For those who live in Central Oregon near Madras, I'd like to hear some thoughts.
My wife and I have located some BLM land not very far from the Madras Airport. In fact, according to Google Earth, it's about a couple miles.
My wife (and I, to a lesser degree) have an understandable fear of being bitten by rattlesnakes. One 'Doom and Gloom' article I read (through a link here on CN) was that all the hospitals in the Central Oregon area have significantly upped their supply of rattlesnake antivenom.
We're tent camping with a rather elaborate telescope setup, as I'm shooting for the Eclipse Megamovie project.
What would be our odds be, of actually having being bitten? I wouldn't suspect it would be that much, however I'd like to ease my wife's concerns and fears, as she has expressed some strong hesitation of coming down for the eclipse as a whole.
The majority of rattlesnake bites that ER's see involve alcohol, ie, people doing bad things, not the snakes. I've run into dozens of rattlers, and they all just want to be left alone. On wide open BLM land, with scrub brush, you are not likely to run into rattlesnakes that can't retreat, or come across them by surprise. When I see them, it's walking in sandy washes where they have been hunting lizards, and they will retreat more often than not, the dangerous situations come about hiking in narrow gullies without good sightlines, and turning corners or climbing up or down ridges with overhangs and surprising them.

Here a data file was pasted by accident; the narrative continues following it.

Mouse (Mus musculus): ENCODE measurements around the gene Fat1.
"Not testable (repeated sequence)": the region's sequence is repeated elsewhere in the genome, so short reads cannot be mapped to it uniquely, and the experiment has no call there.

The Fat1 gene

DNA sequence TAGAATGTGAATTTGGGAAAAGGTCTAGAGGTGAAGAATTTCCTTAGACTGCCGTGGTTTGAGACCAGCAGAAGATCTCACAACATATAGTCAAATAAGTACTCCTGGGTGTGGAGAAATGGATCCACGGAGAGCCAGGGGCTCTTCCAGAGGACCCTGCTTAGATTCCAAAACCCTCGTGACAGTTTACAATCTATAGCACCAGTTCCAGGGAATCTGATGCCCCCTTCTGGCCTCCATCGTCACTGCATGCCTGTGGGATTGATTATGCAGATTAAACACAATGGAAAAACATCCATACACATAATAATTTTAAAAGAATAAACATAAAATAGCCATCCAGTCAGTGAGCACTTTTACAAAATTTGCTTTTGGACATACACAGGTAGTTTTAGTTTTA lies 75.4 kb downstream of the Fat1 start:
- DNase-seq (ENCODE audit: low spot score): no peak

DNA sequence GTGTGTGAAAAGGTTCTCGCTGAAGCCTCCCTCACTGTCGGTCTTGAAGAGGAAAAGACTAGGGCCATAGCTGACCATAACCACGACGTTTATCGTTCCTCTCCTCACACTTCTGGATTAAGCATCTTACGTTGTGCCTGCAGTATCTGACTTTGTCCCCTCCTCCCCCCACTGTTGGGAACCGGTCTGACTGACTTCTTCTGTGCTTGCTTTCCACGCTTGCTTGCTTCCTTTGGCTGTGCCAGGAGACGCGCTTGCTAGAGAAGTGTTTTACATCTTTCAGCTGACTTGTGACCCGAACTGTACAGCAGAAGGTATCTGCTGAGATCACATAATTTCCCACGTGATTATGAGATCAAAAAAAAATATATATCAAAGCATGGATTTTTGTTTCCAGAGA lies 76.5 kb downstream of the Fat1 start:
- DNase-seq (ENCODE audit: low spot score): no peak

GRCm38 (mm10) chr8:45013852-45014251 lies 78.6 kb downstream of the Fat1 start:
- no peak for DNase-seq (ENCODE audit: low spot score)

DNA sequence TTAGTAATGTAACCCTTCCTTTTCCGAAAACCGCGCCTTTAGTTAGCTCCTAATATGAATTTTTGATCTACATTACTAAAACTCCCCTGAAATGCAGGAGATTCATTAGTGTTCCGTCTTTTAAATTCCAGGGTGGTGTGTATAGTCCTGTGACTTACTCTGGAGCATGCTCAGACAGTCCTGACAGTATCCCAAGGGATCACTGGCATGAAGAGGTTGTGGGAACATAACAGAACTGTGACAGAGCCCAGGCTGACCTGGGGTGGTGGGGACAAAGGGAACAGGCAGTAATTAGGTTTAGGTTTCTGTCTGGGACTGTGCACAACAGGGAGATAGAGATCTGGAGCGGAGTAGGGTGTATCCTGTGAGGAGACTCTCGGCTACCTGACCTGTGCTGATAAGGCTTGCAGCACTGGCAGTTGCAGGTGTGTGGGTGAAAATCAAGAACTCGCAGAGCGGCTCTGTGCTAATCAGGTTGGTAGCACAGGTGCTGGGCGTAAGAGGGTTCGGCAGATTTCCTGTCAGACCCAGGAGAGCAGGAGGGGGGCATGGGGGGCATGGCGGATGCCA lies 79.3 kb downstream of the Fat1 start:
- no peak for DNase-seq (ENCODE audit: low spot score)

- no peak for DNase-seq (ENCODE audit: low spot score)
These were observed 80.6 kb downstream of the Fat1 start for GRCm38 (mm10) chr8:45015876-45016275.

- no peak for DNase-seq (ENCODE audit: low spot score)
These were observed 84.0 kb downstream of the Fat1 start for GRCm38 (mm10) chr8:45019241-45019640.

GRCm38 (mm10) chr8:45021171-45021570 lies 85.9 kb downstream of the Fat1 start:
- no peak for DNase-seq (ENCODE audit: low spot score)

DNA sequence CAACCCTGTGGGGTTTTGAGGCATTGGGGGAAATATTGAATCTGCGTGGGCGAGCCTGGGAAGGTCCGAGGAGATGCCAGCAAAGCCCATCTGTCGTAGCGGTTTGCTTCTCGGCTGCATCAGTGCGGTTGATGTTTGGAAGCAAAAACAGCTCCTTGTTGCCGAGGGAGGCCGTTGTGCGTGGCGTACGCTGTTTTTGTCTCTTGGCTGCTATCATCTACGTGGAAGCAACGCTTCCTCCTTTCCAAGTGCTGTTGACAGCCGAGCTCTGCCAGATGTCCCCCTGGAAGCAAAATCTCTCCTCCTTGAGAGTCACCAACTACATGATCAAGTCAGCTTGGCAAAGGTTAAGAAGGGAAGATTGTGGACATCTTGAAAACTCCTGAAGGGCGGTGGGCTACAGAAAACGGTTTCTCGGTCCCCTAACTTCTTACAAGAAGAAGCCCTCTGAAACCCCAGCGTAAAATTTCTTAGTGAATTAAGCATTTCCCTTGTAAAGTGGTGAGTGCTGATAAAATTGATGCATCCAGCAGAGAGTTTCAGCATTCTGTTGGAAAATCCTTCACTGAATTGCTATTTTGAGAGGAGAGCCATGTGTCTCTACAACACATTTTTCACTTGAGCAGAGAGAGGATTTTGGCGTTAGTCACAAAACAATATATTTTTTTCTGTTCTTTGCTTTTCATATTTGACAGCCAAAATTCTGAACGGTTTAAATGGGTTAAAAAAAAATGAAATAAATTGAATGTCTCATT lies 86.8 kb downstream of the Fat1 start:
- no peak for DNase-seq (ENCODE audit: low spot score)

If you have a camping spot picked out, flat and open, any snakes will see you and avoid your camp. I wear high top boots just to give me a few couple extra inches of protection. Just keep your eyes open and looking out for them, and you'll be OK. One thing to remember though, is that at the height of summer, they are likely to be out at night, so given how dark it will be, if you are walking away from your immediate camping area, use a good light on your path, if you are trying to preserve your night vision, keep nocturnal strolls close to your camp. And of course, all the standard advice, don't put your hands or feet anywhere you can't see, move logs and rocks with a shovel or similar tool if they are big enough to hide anything venomous, etc.
Anecdotal, but one ER nurse said they she'd only seen 1 rattlesnake bite that didn't involve alcohol, and that person later admitting they had been drinking.
(er, I don't live in central oregon, but I know rattlers)
All you have to remember is that these snakes have rattles for a good reason -- to warn off potential trouble. After all, if those snakes were being ornery and hunting humans for a big happy meal, they'd turn off the switch for those rattles and do silent running.
So you have to LOOK and LISTEN.